Adult, Circadian Rhythm, Employment, Fatigue, Humans, Middle Aged, Physical Exertion, Sleep, Sleep Deprivation, Sleep Disorders, Circadian Rhythm, Sleep Stages, Sleep Wake Disorders, Time Factors, Wakefulness, Work, Work Schedule Tolerance
in
Chronobiology International
volume
23
issue
6
pages
17 pages
publisher
Taylor & Francis
external identifiers
  • Scopus:33845963601
ISSN
0742-0528
DOI
10.1080/07420520601058021
language
English
LU publication?
no
id
a7299f5f-7ef2-4ea8-ae29-3ca560423131
date added to LUP
2016-04-22 17:49:01
date last changed
2016-10-13 05:06:54
@misc{a7299f5f-7ef2-4ea8-ae29-3ca560423131,
  abstract     = {<p>Large-scale construction work often requires people to work longer daily hours and more than the ordinary five days in a row. In order to minimize transportation times and optimize the use of personnel, workers are sometimes asked to live in temporary building-site camps in the proximity of the work site. However, little is known about the biological and psychological effects of this experience. The objective of the present study was to investigate whether exposure to long work hours and extended workweeks while living in building-site camps in between work shifts was associated with a build-up of increased complaints of poor sleep, daytime sleepiness, physical exertion, and fatigue across a two-week work cycle. Two groups of construction workers were examined. The camp group of 13 participants (mean age: 42+/-11 S.D. yrs) lived in building-site camps and worked extended hours (between 07:00 and 18:00 h) and extended workweeks (six days in a row, one day off, five days in a row, nine days off). The home group of 16 participants (mean age 40+/-9 yrs) worked ordinary hours between 07:00 and 15:00 h and returned home after each workday. Self-ratings of daytime sleepiness (Karolinska Sleepiness Scale), physical exertion (Borg CR-10), and mood were obtained six or seven times daily during two workweeks. Fatigue ratings were obtained once daily in the evening, and ratings of sleep disturbances were obtained once daily in the morning with the Karolinska Sleep Diary. Data were evaluated in a repeated measures design. The results showed that both groups reported a similar level of daytime sleepiness, physical exertion, and mood across workdays and time points within a workday (all three-way interactions had p&gt;0.898). Although the home group reported earlier wake-up times, the pattern of sleep disturbance ratings across the workdays did not differ between the groups. Both groups reported few sleep disturbances and good mood. However, the camp group reported higher physical exertion already at the start of work and showed a more gentle increase in ratings during the work shift and a smaller decline between the end of work and bedtime. The camp group also reported higher fatigue scores than the home group. However, none of the groups showed signs of increasing ratings in the progress of the two workweeks. For both groups, the ratings of daytime sleepiness formed a U-shaped pattern, with the highest scores at awakening and at bedtime. Yet, the camp group reported higher daytime sleepiness than the home group at lunch break and at the second break in the afternoon. In conclusion, there were no signs of fatigue build-up or accumulation of daytime sleepiness, physical exertion, or sleep disturbances in either group. Despite the fact that the camp group showed some signs of having trouble in recuperating in between work shifts, as indicated by the higher physical exertion ratings at the start of work, higher fatigue scores, and higher daytime sleepiness, the results constitute no real foundation for altering the camp group's current work schedule and living arrangements.</p>},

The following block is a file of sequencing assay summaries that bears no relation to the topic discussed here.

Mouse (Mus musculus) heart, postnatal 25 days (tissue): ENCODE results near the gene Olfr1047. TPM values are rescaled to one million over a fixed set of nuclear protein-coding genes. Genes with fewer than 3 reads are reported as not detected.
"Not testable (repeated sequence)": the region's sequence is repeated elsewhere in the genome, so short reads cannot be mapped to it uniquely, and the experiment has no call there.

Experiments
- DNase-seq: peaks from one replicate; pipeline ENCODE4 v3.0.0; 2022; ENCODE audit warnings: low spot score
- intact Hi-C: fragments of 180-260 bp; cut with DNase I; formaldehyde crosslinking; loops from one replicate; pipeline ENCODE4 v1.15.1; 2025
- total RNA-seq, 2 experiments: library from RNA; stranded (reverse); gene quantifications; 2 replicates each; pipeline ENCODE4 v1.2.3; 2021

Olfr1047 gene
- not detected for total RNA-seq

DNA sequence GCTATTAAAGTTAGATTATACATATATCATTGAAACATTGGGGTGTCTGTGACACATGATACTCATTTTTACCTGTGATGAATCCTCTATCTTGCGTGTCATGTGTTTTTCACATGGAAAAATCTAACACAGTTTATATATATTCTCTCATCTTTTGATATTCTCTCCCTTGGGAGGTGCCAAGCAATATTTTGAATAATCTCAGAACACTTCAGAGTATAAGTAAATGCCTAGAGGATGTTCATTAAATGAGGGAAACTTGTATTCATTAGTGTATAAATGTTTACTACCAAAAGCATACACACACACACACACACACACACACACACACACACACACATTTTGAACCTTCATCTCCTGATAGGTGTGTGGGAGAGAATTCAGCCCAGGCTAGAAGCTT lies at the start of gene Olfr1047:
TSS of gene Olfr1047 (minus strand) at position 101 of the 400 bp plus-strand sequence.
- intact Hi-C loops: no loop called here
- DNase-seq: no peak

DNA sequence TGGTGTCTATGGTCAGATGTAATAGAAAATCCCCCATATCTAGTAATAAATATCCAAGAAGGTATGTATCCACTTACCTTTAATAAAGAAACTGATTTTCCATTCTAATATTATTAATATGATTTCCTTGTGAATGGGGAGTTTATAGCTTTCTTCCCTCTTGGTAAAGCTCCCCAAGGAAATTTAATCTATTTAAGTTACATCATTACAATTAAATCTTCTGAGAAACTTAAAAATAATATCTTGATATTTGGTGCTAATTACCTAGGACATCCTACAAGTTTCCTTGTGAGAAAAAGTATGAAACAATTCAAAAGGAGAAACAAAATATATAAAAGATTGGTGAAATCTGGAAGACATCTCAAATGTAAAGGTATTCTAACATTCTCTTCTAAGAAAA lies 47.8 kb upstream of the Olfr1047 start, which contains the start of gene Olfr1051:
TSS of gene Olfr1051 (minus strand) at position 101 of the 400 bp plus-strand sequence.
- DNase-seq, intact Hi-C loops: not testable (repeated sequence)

author       = {Persson, Roger and Helene Garde, Anne and Schibye, Bente and Ørbaek, Palle},
  issn         = {0742-0528},
  keyword      = {Adult,Circadian Rhythm,Employment,Fatigue,Humans,Middle Aged,Physical Exertion,Sleep,Sleep Deprivation,Sleep Disorders, Circadian Rhythm,Sleep Stages,Sleep Wake Disorders,Time Factors,Wakefulness,Work,Work Schedule Tolerance},
  language     = {eng},
  number       = {6},
  pages        = {45--1329},
  publisher    = {ARRAY(0x9f21ae8)},
  series       = {Chronobiology International},
  title        = {Building-site camps and extended work hours : A two-week monitoring of self-reported physical exertion, fatigue, and daytime sleepiness},
  url          = {http://dx.doi.org/10.1080/07420520601058021},
  volume       = {23},
  year         = {2006},
}